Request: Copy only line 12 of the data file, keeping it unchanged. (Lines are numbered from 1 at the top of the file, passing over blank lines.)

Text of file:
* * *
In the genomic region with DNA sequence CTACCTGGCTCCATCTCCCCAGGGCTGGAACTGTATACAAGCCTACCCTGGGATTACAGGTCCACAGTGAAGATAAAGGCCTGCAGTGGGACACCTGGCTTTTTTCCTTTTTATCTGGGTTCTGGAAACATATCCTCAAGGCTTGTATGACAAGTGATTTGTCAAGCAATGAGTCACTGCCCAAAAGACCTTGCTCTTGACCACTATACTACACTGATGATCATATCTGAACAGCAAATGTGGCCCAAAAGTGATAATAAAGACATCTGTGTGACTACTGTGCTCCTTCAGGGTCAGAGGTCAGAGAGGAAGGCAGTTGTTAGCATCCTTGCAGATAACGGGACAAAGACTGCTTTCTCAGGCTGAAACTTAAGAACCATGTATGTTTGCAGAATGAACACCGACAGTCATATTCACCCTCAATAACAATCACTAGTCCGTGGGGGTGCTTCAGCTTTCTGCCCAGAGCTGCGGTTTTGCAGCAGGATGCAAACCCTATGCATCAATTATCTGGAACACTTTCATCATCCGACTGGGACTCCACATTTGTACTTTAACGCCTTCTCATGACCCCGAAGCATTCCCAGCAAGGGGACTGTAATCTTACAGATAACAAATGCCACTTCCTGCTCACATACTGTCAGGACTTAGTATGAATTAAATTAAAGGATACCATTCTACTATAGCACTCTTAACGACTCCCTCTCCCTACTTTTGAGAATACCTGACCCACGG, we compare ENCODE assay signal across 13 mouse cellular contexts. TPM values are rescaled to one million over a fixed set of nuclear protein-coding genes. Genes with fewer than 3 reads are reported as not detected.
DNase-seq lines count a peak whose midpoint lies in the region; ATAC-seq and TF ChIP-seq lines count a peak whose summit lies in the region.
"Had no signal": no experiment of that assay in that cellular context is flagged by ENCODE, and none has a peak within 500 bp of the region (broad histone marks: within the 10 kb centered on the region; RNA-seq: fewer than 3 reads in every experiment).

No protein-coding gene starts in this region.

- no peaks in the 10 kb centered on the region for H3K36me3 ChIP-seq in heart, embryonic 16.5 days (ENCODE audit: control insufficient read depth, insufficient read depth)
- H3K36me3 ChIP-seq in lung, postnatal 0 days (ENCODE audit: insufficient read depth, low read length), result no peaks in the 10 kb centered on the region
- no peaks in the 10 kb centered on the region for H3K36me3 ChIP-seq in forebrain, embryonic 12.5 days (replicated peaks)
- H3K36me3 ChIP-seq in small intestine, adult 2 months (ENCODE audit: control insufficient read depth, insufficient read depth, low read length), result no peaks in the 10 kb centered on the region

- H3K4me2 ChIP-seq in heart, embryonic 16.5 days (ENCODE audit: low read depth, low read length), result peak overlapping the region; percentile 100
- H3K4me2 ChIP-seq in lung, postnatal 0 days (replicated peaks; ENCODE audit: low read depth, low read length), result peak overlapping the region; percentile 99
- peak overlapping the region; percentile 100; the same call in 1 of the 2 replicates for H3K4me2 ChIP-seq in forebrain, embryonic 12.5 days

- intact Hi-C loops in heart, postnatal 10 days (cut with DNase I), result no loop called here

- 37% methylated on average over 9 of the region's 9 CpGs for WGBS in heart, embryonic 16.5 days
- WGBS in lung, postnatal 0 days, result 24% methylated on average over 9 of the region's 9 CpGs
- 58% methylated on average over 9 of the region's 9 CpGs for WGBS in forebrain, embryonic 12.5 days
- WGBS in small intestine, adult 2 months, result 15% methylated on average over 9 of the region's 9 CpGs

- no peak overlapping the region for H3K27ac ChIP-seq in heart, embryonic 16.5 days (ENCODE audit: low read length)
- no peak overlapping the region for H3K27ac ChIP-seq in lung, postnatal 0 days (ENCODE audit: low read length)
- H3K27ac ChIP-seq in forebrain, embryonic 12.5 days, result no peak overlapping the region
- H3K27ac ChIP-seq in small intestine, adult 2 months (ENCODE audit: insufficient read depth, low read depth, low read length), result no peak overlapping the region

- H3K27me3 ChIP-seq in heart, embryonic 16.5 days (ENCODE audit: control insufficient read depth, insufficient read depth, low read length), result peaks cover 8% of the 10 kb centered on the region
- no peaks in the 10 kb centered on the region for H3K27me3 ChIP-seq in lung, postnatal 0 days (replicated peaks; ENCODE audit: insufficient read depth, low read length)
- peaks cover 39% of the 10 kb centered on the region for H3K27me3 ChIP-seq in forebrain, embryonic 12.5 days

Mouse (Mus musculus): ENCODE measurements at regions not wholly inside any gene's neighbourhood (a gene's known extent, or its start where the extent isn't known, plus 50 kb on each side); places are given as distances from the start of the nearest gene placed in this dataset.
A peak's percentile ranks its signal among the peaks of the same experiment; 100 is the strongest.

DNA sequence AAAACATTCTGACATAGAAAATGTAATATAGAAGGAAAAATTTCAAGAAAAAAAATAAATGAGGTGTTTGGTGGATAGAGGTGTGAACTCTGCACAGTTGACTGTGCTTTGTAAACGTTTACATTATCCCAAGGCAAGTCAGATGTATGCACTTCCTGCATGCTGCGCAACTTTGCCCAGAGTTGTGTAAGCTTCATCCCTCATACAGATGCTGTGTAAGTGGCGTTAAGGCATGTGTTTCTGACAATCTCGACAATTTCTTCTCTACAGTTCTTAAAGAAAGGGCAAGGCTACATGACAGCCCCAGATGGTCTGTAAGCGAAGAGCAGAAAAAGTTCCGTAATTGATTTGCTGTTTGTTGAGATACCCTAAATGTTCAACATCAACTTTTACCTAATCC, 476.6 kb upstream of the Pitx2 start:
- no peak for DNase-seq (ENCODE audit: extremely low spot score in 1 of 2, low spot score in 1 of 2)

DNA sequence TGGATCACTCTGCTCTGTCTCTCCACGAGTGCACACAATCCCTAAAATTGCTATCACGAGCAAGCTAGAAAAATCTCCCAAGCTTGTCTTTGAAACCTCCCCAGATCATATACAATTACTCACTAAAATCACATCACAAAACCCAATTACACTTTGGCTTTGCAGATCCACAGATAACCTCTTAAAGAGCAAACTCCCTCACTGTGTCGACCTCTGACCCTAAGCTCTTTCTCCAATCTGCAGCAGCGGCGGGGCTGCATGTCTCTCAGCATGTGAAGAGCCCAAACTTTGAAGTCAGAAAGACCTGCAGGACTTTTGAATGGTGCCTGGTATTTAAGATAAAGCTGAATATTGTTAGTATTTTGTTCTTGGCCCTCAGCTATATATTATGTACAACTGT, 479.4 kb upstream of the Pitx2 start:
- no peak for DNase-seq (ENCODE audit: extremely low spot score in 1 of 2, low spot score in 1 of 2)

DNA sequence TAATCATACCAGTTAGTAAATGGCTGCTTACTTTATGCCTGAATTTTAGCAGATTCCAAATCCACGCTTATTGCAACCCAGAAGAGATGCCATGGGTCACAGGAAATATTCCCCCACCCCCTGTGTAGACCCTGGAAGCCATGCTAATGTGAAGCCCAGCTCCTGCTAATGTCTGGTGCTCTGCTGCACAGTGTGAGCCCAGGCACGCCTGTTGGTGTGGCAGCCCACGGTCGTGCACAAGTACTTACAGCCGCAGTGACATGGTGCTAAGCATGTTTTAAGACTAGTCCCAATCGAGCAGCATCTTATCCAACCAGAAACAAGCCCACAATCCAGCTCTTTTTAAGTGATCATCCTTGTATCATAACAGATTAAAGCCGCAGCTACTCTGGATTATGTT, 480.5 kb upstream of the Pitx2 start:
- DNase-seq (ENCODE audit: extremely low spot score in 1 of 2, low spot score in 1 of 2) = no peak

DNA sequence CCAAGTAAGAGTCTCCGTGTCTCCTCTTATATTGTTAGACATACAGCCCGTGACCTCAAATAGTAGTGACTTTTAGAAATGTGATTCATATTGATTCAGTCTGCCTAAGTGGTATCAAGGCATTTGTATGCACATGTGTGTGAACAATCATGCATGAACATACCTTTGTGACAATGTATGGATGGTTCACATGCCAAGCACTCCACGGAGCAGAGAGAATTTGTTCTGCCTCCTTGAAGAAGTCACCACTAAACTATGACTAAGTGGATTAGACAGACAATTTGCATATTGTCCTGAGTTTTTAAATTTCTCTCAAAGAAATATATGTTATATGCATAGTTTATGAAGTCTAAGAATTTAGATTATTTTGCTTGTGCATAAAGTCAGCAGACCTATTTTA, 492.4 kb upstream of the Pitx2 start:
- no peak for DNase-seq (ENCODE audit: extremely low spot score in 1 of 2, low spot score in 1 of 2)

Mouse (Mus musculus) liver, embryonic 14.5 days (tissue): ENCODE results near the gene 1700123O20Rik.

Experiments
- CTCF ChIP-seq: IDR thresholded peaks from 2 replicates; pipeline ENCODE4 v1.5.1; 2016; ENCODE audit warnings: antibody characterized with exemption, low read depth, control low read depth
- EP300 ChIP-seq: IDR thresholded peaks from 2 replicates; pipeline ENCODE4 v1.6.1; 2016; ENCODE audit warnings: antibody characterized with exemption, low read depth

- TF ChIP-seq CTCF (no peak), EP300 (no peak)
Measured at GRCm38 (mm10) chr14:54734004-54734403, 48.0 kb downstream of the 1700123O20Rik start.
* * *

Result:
- intact Hi-C loops in heart, postnatal 10 days (cut with DNase I), result no loop called here